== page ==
Lantian Man

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Lantian Man
Temporal range: Pleistocene
Scientific classification e
Kingdom: Animalia
Phylum: Chordata
Class: Mammalia
Order: Primates
Suborder: Haplorhini
Infraorder: Simiiformes
Family: Hominidae
Subfamily: Homininae
Tribe: Hominini
Genus: Homo
Species:
Subspecies:
H. e. lantianens
Trinomial name
Homo erectus lantianens
(Woo Ju-Kang, 1964)

Lantian Man (simplified Chinese: 蓝田; traditional Chinese: 藍田; pinyin: Lántián rén), formerly Sinanthropus lantianensis (currently Homo erectus lantianensis) is a subspecies of Homo erectus. Its discovery in 1963 was first described by J. K. Woo the following year. The cranial capacity is estimated to be 780 cubic centimetres (48 cu in), somewhat similar to that of its contemporary, Java Man.

Remnants of Lantian Man were found in Lantian County, in China's Shaanxi province, approximately 50 km southeast of Xi'an. Shortly after the discovery of the mandible (jaw bone) of the first Lantian Man at Chenjiawo (陈家窝), also in Lantian, a cranium (skull) with nasal bones, right maxilla, and three teeth of another specimen of Lantian Man were found at Gongwangling (公王岭), another site in Lantian.

Dating[edit]

A skull found at Gongwangling is the oldest fossil of a Homo erectus ever found in northern Asia. When first published in 1964, it was dated to 1.15 million years ago,[1] but in 2001, Zhu Zhaoyu (朱照宇), a geologist at the Guangzhou Institute of Geochemistry, Chinese Academy of Sciences, and other scientists began a fresh research of the site.[1] Their new analysis was published in 2015, which has determined that the strata containing the cranium from Gongwangling dates to approximately 1.63 million years ago, much older than the previous estimate of 1.15 million years. This new confirmed date makes the cranium the second oldest site outside of Africa, Dmanisi, Georgia being the oldest.[2] It is older than the Peking Man, but slightly younger than the Yuanmou Man.[3] Zhu's further survey of the region led to the discovery of the Shangchen site in Lantian, which was published in 2018.[1] Stone tools (but no hominin fossils) found at Shangchen are dated to more than 2.1 million years ago, the earliest known evidence of hominins outside Africa, surpassing Dmanisi by 300,000 years.[4][5]

Tool Complex[edit]

Until the 1980s it had been commonly accepted that comparisons between European and Asian Paleolithic cultures were not possible. The common thinking was that there was too great a difference between their tool technologies. In the 1940s a researcher, H.L. Movius, proposed that the Paleolithic West was made up of "hand axe cultures", while the East had "chopper-chopping tool cultures". Numerous research into technological traditions followed the model proposed by Movius in support of the East/West technology divide.[citation needed]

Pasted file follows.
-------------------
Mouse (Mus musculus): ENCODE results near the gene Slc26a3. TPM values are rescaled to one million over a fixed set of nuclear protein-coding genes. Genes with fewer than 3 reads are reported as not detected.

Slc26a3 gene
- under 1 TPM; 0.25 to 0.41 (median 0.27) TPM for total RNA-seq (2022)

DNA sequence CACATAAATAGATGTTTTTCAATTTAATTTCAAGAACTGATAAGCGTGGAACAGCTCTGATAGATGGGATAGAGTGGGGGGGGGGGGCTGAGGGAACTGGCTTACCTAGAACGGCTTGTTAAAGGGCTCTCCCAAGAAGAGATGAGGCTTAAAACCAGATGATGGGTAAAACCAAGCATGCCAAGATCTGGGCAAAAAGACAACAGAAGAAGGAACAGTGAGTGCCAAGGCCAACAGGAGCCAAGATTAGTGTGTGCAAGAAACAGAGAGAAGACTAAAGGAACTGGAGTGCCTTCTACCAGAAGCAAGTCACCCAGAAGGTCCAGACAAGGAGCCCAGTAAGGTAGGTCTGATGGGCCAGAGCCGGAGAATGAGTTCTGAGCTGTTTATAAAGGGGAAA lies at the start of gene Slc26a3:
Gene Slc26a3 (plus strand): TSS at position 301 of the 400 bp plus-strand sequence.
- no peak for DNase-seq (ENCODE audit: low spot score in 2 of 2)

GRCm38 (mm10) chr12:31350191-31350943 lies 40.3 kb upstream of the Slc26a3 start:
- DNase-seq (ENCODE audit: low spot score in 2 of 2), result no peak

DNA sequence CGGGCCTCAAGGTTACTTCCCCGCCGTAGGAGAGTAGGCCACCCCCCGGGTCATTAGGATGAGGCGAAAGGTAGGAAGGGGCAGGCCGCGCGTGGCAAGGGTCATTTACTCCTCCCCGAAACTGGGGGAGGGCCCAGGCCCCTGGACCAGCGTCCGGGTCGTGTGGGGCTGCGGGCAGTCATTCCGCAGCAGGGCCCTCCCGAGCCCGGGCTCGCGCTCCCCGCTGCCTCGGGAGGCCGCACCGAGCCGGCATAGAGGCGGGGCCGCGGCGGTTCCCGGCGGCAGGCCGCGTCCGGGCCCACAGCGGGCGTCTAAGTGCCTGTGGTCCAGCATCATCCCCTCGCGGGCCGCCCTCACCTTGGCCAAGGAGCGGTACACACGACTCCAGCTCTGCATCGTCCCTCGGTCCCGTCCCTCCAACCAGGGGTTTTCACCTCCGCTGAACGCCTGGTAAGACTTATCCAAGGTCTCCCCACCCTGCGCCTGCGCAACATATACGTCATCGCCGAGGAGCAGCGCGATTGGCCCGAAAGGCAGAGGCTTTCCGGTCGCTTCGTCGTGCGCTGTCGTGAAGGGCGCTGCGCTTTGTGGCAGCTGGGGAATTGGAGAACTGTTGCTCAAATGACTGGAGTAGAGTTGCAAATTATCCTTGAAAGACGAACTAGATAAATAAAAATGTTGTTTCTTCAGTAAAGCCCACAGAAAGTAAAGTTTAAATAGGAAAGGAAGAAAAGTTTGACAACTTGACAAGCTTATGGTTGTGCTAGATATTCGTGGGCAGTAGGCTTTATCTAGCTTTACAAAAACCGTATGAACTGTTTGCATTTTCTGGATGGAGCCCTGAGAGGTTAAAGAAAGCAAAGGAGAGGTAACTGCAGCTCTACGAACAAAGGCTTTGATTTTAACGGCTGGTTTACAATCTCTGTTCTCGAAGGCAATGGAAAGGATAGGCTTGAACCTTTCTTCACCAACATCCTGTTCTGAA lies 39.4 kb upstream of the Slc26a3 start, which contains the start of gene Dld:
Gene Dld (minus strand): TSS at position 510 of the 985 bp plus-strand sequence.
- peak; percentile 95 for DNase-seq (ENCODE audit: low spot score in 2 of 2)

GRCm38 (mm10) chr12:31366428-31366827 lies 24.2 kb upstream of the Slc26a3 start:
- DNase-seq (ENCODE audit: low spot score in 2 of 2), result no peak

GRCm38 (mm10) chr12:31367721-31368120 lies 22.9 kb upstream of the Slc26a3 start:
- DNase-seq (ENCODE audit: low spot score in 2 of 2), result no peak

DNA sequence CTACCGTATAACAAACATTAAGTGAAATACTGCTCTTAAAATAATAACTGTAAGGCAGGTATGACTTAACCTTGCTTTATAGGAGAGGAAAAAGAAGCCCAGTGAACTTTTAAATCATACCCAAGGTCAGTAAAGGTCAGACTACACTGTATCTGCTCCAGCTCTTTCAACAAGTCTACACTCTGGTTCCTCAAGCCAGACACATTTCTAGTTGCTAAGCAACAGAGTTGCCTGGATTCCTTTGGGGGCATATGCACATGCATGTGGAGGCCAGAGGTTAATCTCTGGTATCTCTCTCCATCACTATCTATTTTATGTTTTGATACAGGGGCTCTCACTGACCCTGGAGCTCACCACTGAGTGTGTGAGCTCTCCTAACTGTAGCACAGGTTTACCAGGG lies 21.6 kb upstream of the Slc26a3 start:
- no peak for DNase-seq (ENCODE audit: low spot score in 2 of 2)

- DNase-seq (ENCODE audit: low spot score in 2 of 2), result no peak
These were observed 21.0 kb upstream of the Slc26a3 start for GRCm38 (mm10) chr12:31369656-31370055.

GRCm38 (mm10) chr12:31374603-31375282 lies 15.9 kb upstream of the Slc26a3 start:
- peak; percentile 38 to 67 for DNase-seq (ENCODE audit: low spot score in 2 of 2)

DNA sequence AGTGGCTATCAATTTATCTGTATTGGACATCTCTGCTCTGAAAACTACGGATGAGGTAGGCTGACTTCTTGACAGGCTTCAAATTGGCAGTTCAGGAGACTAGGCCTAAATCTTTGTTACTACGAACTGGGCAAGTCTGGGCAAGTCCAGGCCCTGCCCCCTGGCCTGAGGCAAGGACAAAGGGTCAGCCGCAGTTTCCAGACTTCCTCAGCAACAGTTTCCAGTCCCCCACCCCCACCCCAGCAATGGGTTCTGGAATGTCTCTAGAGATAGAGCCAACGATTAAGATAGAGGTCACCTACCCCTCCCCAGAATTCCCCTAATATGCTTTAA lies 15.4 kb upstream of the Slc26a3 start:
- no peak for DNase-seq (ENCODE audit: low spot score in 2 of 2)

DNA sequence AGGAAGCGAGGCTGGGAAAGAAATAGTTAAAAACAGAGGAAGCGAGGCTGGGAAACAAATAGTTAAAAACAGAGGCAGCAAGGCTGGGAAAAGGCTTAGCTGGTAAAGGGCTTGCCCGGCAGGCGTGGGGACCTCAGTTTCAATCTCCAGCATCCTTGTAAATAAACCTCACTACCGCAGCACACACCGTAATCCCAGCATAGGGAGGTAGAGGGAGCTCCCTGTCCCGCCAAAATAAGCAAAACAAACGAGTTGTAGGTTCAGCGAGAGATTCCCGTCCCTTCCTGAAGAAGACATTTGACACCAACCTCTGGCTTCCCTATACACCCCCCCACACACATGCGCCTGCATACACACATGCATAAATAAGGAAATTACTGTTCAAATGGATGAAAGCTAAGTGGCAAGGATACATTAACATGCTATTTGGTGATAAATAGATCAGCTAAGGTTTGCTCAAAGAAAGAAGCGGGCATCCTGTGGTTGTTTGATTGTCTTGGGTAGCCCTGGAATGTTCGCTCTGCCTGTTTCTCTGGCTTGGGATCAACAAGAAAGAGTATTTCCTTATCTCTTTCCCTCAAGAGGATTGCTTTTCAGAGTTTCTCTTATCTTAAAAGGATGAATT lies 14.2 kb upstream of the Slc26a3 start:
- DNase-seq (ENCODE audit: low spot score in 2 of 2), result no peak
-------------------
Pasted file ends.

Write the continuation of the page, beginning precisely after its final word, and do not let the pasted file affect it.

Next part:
Twenty-six lithic artifacts were uncovered in the same loess sedimentary deposit as the cranium from the Gongwangling site in Lantian County, China. The artifacts consisted of cores, flakes, choppers, hand-axes, spheroids, and scrapers. Lab analysis suggested that the "early hominins chose quartzite, quartz, greywacke and igneous rock pebbles/cobbles on the riverbank for stone knapping, whereas the fine sandstone, siliceous limestone and chert were used only occasionally." Studying the assemblage from Gongwangling along with a series of other sites in the Lantian region leads researchers to believe that the tools utilized by the hominids are more similar to the Acheulean tools utilized in the West than previously thought. This means that the tool technology is not different, and still consists of more large hand tools e.g. hand-axes than previous researchers thought and represents a continuum of technology from the West rather than two separately occurring technologies.[6]

Repository[edit]

References[edit]

  1. ^ a b c Zimmer, Carl (2018-07-11). "Archaeologists in China Discover the Oldest Stone Tools Outside Africa". The New York Times. Retrieved 2018-07-13.
  2. ^ Zhu, Zhao-Yu (2015-01-01). "New dating of the Homo erectus cranium from Lantian (Gongwangling), China". Journal of Human Evolution. 78: 144–157. doi:10.1016/j.jhevol.2014.10.001. ISSN 0047-2484. PMID 25456822.
  3. ^ Pope, Geoffrey G. (1983). "Evidence on the age of the Asian Hominidae". PNAS. 80 (16): 4988–4992. doi:10.1073/pnas.80.16.4988. PMC 384173. PMID 6410399.
  4. ^ Zhu, Zhaoyu; Dennell, Robin; Huang, Weiwen; Wu, Yi; Qiu, Shifan; Yang, Shixia; Rao, Zhiguo; Hou, Yamei; Xie, Jiubing (2018-07-11). "Hominin occupation of the Chinese Loess Plateau since about 2.1 million years ago". Nature. 559 (7715): 608–612. doi:10.1038/s41586-018-0299-4. ISSN 0028-0836. PMID 29995848.
  5. ^ Barras, Colin (2018-07-11). "Tools from China are oldest hint of human lineage outside Africa". Nature. doi:10.1038/d41586-018-05696-8. ISSN 0028-0836.
  6. ^ Wang, Shejiang (July 2014). "Chronological and typo-technological perspectives on the Palaeolithic archaeology in Lantian, central China". Quaternary International. 347: 183–192. doi:10.1016/j.quaint.2014.07.014.
  • Woo, J. (1964). "Mandible of Sinanthropus lantianensis". Current Anthropology. 5 (2): 98–101. doi:10.1086/200457.
  • Woo, J. (1965). "Preliminary report on a skull of Sinanthropus lantianensis of Lantian, Shensi". Scientia Sinica. 14 (7): 1032–1036. PMID 5829059.
  • Woo, J. (1966). "The skull of Lantian Man". Current Anthropology. 7 (1): 83–86. doi:10.1086/200664.
  • Woo, J. K. (1964). "A newly discovered mandible of the Sinanthropus type – Sinanthropus lantianensis". Scientia Sinica. 13: 801–811. PMID 14170540.
  • Aigner, J. S.; Laughlin, W. S. (1973). "The Dating of Lantian Man and His Significance for Analyzing trends in Human Evolution". American Journal of Physical Anthropology. 39 (1): 97–110. doi:10.1002/ajpa.1330390111. PMID 4351579.

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